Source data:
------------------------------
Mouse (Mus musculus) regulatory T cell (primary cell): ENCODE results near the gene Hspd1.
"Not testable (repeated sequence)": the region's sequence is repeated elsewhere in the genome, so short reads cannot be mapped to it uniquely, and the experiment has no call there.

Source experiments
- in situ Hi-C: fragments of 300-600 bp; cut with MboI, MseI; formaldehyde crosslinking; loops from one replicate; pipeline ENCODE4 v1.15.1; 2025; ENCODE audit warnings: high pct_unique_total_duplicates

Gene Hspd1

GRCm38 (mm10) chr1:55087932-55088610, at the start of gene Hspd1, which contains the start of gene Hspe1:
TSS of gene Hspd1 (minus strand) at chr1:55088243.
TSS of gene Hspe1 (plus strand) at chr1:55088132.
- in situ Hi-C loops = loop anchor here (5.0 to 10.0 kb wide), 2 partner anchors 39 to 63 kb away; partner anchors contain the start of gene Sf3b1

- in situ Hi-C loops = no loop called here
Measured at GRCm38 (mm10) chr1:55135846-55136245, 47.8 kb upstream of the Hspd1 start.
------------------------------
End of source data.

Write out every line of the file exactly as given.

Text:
Mouse (Mus musculus) regulatory T cell (primary cell): ENCODE results near the gene Hspd1.
"Not testable (repeated sequence)": the region's sequence is repeated elsewhere in the genome, so short reads cannot be mapped to it uniquely, and the experiment has no call there.

Source experiments
- in situ Hi-C: fragments of 300-600 bp; cut with MboI, MseI; formaldehyde crosslinking; loops from one replicate; pipeline ENCODE4 v1.15.1; 2025; ENCODE audit warnings: high pct_unique_total_duplicates

Gene Hspd1

GRCm38 (mm10) chr1:55087932-55088610, at the start of gene Hspd1, which contains the start of gene Hspe1:
TSS of gene Hspd1 (minus strand) at chr1:55088243.
TSS of gene Hspe1 (plus strand) at chr1:55088132.
- in situ Hi-C loops = loop anchor here (5.0 to 10.0 kb wide), 2 partner anchors 39 to 63 kb away; partner anchors contain the start of gene Sf3b1

- in situ Hi-C loops = no loop called here
Measured at GRCm38 (mm10) chr1:55135846-55136245, 47.8 kb upstream of the Hspd1 start.